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Kenya’s betting craze leaves trail of destruction

Global Europe

Kenya’s betting craze leaves trail of destruction

Kenyans have been betting on everything from sports matches to presidential elections, with sometimes tragic results.


Betting companies are experiencing unprecedented success in Kenya, but the lure of an easy buck has led to addiction, depression and even suicides in the East African country. EurActiv Germany reports.

In one of the most historic moments in the Kenyan sports scene, a local online sports betting company in July this year announced that it had entered into a partnership to sponsor English Premier League club Hull City.

SportPesa, a betting company, started in 2013, had managed to accumulate revenue enough to fund major premier leagues in Kenya before breaking into the international arena. It is one among many betting companies that have sprouted up in Kenya promising instant wealth and have managed to marshal a fanatic following mainly from those at the bottom of the economic pyramid.

The industry’s regulator, Betting Control and Licensing Board, (BCLB) estimates there are close to 30 licensed bookmakers with sports betting licenses in Kenya.

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About ten of the operators target mobile phone users and cash in on the growing penetration of mobile phones across the country coupled with the rise of mobile money. A report by Price Waterhouse Coopers (PWC) shows that the yearly turnover of the sports betting industry in the country is worth some $20 million and will reach $50million in three years as appetite grows.

Kenya, and by extension Africa, has become a lucrative ground for betting companies owing to the continent’s favourable and lenient laws on betting.

So entrenched is the industry that one betting company MCHEZA has moved beyond sports to offer its betting enthusiasts a chance to predict who the winner of the US presidential elections in November will be.

Images of winners receiving hefty cheques are displayed in the media on daily basis. A majority of the winners are ordinary citizens; mechanics, cooks and university students. It is this appeal that has been attracting more who identify with the winners who once lived the ordinary lives they live.

But behind the façade and the media fanfare are stories of depression, broken homes and in some instances suicide as the betting craze gains ground in Kenya.

Psychologists point to a worrying trend where those who bet, especially young people, no longer treat betting as a form of entertainment but as a way of making money.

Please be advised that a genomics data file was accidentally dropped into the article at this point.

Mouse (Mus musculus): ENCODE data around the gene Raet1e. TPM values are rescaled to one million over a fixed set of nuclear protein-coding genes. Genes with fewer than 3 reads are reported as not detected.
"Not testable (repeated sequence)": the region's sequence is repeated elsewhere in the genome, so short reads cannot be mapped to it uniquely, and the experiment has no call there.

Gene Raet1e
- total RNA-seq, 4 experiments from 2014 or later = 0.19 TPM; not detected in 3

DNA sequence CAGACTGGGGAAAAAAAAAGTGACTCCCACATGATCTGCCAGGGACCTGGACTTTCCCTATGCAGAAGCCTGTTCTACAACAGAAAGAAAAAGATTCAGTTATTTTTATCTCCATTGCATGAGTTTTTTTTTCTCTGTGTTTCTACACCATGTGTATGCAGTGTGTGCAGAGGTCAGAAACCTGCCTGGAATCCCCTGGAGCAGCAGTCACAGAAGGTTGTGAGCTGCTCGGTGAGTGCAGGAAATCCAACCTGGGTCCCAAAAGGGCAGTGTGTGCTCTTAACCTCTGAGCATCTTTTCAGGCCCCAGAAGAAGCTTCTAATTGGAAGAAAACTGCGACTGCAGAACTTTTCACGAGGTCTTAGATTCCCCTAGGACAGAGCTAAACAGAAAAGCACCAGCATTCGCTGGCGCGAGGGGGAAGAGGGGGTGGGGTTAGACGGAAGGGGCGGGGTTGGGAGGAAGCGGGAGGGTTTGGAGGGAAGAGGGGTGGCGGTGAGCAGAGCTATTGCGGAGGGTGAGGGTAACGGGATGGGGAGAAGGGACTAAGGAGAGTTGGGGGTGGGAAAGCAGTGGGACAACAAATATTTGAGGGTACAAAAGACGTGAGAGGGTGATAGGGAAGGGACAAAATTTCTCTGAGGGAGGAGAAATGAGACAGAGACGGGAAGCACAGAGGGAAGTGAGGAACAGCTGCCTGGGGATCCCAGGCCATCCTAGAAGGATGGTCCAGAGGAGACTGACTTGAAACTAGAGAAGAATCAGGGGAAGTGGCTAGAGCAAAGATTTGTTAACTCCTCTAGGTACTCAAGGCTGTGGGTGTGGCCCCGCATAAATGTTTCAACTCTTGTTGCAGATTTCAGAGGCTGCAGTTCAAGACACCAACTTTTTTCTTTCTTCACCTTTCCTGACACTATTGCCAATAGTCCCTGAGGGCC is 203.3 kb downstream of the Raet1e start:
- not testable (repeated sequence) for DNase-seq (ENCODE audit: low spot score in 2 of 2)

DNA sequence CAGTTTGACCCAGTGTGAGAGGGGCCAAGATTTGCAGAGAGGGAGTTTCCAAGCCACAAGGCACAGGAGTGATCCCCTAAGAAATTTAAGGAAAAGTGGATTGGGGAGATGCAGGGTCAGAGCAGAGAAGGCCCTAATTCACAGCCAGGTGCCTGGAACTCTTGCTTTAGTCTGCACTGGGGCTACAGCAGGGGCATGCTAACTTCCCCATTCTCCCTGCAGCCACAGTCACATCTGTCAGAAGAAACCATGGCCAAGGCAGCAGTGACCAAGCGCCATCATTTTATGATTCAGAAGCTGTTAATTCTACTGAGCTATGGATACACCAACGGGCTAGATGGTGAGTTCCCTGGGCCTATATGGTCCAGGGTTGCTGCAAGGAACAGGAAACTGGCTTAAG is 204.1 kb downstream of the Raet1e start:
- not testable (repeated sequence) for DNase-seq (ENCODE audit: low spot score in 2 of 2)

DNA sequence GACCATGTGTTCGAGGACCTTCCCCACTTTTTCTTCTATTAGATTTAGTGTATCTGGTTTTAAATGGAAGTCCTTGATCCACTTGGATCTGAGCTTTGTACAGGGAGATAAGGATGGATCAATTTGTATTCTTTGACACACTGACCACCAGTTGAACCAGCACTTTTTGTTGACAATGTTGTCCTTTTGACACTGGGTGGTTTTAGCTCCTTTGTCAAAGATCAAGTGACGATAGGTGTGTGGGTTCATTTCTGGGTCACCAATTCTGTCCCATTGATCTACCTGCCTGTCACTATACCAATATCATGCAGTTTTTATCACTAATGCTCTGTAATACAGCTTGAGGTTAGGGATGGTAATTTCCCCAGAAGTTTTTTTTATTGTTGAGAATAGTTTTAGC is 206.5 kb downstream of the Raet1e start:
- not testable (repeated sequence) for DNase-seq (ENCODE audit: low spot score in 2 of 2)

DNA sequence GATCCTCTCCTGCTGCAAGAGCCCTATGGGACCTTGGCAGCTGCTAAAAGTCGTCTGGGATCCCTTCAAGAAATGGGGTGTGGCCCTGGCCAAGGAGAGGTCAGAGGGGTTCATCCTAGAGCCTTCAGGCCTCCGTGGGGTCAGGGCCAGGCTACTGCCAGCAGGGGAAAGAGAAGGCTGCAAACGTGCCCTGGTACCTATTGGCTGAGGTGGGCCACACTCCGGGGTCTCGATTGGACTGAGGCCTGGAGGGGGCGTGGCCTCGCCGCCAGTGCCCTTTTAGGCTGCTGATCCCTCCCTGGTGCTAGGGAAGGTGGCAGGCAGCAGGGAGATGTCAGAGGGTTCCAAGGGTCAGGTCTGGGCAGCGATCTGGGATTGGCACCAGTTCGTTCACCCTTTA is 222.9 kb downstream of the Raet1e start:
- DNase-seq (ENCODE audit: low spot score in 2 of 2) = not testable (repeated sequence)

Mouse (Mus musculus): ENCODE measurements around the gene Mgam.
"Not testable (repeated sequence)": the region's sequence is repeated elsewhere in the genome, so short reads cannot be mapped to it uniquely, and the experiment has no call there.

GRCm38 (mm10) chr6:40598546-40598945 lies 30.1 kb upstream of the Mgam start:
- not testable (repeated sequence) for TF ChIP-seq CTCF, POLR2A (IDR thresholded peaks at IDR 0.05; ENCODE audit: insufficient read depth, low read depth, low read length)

“The youth in this country is supposed to be the most productive. They have talent, energy and are at a time when they should be teeming with productivity. But what we have is a worrying number of young people who think they can get money without working for it. It is fanning a culture of laziness,” said Dr.Crispus Anakwa, a psychologist who has treated numerous cases of depression, many associated with frustrations after losing bets.

Only recently, Kennedy Kosgei from Eldoret in Western Kenya took a loan of $500 from a local bank and used it to place a wager on Spanish football club Real Madrid. The team lost to fierce rivals Atletico. Kennedy was later found hanging from a tree.

In the same match, a bank cashier in Nairobi took $5,000 and placed a bet which he also lost. His wife left him after learning of the loss.

Good governance in sport and betting

“Good governance in sport and betting” explores the relationship between sports and the regulated betting industry and their role in the fight against match-fixing and corruption in sport. It examines the different approaches implemented so far by a range of stakeholders, including the regulated betting industry, sport organizations, regulatory and law enforcement bodies, national and international policy institutions and player organizations to detect, deter and punish those that seek to manipulate sporting events for financial gain.

Even though the betting companies advocate responsible betting and spell out strict terms and conditions, few if any of the gamblers read these conditions. The motive is to place as many bets as possible, which start for as little as 50 cents to increase the chances of winning.

Martin Kimwaki who once had a flourishing career as a marketing manager for a leading real estate company in East Africa a job he had held for a decade as he could not sate his growing addiction to betting.

“What started as a form of entertainment for me degenerated into an addiction that not only left me with no money but also cost me my job. I would use up to three quarters of my salary on betting. Whenever I lost my bets I would spend more money to try to get them back but I kept on losing,” Kimwaki explained.

Things spiralled out of control for him when his salary was not enough for gambling and so he would take loans from the company. At times due to the stress of multiple losses he would go AWOL. It was only a matter of time before he was fired.

The harrowing tales which have now reached epidemic proportions have seen the Kenyan parliament mulling introducing a law to tame the industry and also seen Cabinet Secretary of Sports and Culture Dr Hassan Wario issue a directive to stop any further registration of sports betting companies.

In the meantime, the number of those joining the betting craze grows as do the ripple effects of losses from betting.